If the data is going to be accessed semi-frequently, HSM or Migration are better approaches.
Hierarchical Storage Management (HSM)
HSM is a concept that allows organizations to tier their data, keeping the most business-critical, frequently accessed data on the most responsive (and expensive) tier of storage, and moving less critical data to more affordable storage, including disk, or tape. Here’s the big differentiator for HSM: when the data is moved from its original location, a “stub” file is typically left in its place. The stub file contains some of the data that’s been moved. This seems like an ideal way to move data because the application or user can go to the original location to retrieve their data even though it’s been moved. When the user or application requests the data, its return starts immediately from that stub file, while the remainder of the data is recalled from the new location. Depending on the type of storage target and its recall capabilities, users may notice a slight delay or the HSM application may time-out.
HSMs can be complex. In addition to dealing with time-out errors, they are also the only method to retrieve the moved data. Its proprietary format means that if the HSM goes down, so does access to the data. If a tremendously large file has been migrated in this way, it may be recalled without enough primary storage to hold it. Many HSM solutions have come and gone, but the HSM applications that have stood the test of time show up most often in the high-end High Performance Computing (HPC) world and are capable of integrating tape as a storage tier accessible by users or applications.
Migration holds some of the most interesting possibilities for truly opening up the world of storage options – from flash to tiered disk to tape to cloud. Most migration applications use symbolic links instead of stub files. When moving data to Tier 2 disk or highly responsive cloud, the symbolic link is left in the data’s original location to redirect the application to the new destination where the data can be accessed directly. Cloud can even become a part of semi-active data recall if users have contracted for an appropriate data access speed. Other migration applications may actually function as a second file system and sit directly in the path of the data. While that approach is more complex to implement, it can make data recall easier for both users and applications. All migration applications still have to deal with time-out issues if the data has been moved to a slower response tier such as long-term cloud storage or tape. That is where having object storage on the back end can be very helpful, a topic we’ll touch on in my next blog.
Today’s “data mover” applications allow a mix of storage mediums and approaches to be implemented. IT professionals now have many more options than the 8-inch floppy disk, but with those options come choices that require the individual caveats of each to be examined. By determining how much data can be archived, IT professionals have significantly decreased the amount of active data they have to deal with on a daily basis. By implementing a migration approach to the remaining data, the cost and performance of each storage tier can be matched with business needs. And as a final thought – no matter how much archiving and/or migration we implement – backing up active, mission-critical data to an offline medium which is stored offsite is still the best way to avoid a system shutdown due to cyber-attack, ransomware or natural disaster.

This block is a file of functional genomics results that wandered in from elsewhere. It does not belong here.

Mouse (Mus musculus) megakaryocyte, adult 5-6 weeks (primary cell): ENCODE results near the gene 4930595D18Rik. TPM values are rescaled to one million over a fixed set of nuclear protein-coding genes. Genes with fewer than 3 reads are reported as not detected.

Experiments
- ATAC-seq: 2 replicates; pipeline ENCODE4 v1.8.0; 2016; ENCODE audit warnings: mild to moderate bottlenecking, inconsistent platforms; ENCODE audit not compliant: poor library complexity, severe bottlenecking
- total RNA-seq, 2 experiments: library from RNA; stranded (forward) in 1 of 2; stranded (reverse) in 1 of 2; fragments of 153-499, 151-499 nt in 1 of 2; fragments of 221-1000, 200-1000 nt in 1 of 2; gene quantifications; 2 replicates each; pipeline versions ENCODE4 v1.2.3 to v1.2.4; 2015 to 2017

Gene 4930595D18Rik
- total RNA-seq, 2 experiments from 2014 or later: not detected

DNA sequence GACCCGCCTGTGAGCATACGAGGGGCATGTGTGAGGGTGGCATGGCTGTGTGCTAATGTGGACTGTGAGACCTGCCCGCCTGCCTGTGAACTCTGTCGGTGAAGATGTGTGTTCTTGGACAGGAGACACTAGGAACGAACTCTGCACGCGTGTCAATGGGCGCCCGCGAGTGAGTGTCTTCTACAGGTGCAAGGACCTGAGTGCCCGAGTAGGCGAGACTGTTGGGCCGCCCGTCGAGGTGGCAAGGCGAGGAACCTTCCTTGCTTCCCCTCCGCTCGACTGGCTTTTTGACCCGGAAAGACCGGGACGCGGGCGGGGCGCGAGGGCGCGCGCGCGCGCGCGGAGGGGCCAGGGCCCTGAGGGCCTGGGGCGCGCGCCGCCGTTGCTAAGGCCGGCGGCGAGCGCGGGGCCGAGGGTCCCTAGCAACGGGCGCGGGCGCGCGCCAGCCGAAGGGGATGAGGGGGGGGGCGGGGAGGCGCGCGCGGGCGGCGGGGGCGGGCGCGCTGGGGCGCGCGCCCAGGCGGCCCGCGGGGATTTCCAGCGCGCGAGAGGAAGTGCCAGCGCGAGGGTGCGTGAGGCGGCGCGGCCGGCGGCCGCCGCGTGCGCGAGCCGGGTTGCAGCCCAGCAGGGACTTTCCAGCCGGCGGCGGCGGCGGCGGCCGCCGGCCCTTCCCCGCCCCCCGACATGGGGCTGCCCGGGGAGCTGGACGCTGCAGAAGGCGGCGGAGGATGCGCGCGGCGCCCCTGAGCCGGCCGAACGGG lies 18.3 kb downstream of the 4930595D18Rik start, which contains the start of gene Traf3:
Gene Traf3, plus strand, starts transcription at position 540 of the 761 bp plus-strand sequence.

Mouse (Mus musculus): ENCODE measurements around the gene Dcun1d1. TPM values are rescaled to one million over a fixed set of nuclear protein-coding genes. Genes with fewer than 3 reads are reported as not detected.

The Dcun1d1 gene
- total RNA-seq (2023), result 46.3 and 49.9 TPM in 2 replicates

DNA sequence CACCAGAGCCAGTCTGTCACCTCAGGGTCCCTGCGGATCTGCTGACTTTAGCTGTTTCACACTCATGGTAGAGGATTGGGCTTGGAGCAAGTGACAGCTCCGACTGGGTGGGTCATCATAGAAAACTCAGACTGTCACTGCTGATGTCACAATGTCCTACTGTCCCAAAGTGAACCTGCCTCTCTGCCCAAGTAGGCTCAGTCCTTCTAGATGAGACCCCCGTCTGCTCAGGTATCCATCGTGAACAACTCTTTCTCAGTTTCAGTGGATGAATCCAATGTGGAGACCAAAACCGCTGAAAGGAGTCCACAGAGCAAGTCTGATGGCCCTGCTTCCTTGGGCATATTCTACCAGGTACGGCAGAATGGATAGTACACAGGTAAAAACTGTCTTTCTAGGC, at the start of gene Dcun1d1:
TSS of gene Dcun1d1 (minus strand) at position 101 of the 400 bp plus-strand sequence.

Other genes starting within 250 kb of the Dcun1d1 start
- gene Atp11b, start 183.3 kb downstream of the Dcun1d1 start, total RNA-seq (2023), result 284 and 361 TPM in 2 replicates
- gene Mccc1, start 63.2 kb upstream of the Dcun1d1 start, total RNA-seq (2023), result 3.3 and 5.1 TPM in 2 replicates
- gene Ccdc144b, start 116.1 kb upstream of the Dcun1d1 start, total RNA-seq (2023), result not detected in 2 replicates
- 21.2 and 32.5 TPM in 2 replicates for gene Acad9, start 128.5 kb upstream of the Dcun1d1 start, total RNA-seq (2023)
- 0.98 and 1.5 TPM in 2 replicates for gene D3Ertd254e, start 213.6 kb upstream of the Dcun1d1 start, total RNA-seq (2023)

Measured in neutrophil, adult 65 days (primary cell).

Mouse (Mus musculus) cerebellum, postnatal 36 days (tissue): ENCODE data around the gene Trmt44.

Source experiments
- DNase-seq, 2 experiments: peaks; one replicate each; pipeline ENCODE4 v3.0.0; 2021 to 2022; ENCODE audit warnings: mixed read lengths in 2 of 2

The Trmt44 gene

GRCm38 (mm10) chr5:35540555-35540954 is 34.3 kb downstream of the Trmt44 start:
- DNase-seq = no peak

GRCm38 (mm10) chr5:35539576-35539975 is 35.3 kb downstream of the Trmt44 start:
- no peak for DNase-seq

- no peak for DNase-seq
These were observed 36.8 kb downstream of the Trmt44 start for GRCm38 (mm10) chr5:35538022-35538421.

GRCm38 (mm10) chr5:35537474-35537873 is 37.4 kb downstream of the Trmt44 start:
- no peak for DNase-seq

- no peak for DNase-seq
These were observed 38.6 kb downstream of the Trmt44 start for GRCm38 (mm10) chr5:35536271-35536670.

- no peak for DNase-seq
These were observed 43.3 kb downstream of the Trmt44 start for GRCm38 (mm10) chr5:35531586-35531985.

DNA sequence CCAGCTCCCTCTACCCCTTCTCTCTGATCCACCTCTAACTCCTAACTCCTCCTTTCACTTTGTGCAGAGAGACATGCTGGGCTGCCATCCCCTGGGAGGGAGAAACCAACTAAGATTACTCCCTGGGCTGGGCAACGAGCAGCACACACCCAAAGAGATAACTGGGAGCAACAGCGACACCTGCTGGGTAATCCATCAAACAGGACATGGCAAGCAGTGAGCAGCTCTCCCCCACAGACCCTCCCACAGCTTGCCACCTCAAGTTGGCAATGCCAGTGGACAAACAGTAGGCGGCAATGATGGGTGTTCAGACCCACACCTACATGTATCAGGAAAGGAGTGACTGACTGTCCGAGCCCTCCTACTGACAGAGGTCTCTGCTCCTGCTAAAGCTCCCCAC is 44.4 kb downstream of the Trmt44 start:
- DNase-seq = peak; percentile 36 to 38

Data is a central part of our day-to-day as a society, from our personal electronic devices, like smart phones and tablets, to our professional lives. Major industries like agriculture, transportation, energy, healthcare and finance, to name a few, all rely on it. Whether you’re working behind a computer or at a job site building houses, digital information is an intricate part of your environment. The intrinsic value of data, be it the intelligence, communication or analysis of it, points to a revolution in how we access, manage and consume it. In order to enable organizations to thrive within the unsurpassed data growth of modern times, storage technologies have evolved accordingly.Read More
Spectra Logic has released a new version of its BlackPearl software, version 5.0. The update, which was announced in a recent press release, introduces several major new enhancements, including object versioning and staging, chunk aggregation, and a host of intelligent object management attributes. The feature-rich software is a key component of Spectra’s BlackPearl® Converged Storage System, a purpose-built storage platform that integrates directly with ”data mover” software applications to simplify workflows, and seamlessly manages large volumes of content to a variety of storage targets, including disk, tape and public cloud. The latest software advancements provide modern data centers with lower storage costs, time advantages, and improved capacity and data integrity.